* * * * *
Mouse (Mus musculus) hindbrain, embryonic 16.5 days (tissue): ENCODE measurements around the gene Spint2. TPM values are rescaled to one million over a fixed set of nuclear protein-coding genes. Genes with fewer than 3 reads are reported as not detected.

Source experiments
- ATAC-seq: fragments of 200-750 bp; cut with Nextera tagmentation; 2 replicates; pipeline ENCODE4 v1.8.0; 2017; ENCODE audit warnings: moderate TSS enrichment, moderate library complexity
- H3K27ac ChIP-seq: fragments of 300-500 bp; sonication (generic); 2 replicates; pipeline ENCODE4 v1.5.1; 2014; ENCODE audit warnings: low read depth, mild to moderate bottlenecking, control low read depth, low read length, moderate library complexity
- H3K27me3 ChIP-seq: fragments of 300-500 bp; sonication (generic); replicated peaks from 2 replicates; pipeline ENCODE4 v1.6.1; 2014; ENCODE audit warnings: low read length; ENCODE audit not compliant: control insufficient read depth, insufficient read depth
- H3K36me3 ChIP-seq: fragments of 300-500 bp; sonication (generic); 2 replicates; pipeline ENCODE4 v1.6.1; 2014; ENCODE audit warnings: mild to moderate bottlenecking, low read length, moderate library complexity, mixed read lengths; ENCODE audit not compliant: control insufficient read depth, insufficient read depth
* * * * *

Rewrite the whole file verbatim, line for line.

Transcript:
Mouse (Mus musculus) hindbrain, embryonic 16.5 days (tissue): ENCODE measurements around the gene Spint2. TPM values are rescaled to one million over a fixed set of nuclear protein-coding genes. Genes with fewer than 3 reads are reported as not detected.

Source experiments
- ATAC-seq: fragments of 200-750 bp; cut with Nextera tagmentation; 2 replicates; pipeline ENCODE4 v1.8.0; 2017; ENCODE audit warnings: moderate TSS enrichment, moderate library complexity
- H3K27ac ChIP-seq: fragments of 300-500 bp; sonication (generic); 2 replicates; pipeline ENCODE4 v1.5.1; 2014; ENCODE audit warnings: low read depth, mild to moderate bottlenecking, control low read depth, low read length, moderate library complexity
- H3K27me3 ChIP-seq: fragments of 300-500 bp; sonication (generic); replicated peaks from 2 replicates; pipeline ENCODE4 v1.6.1; 2014; ENCODE audit warnings: low read length; ENCODE audit not compliant: control insufficient read depth, insufficient read depth
- H3K36me3 ChIP-seq: fragments of 300-500 bp; sonication (generic); 2 replicates; pipeline ENCODE4 v1.6.1; 2014; ENCODE audit warnings: mild to moderate bottlenecking, low read length, moderate library complexity, mixed read lengths; ENCODE audit not compliant: control insufficient read depth, insufficient read depth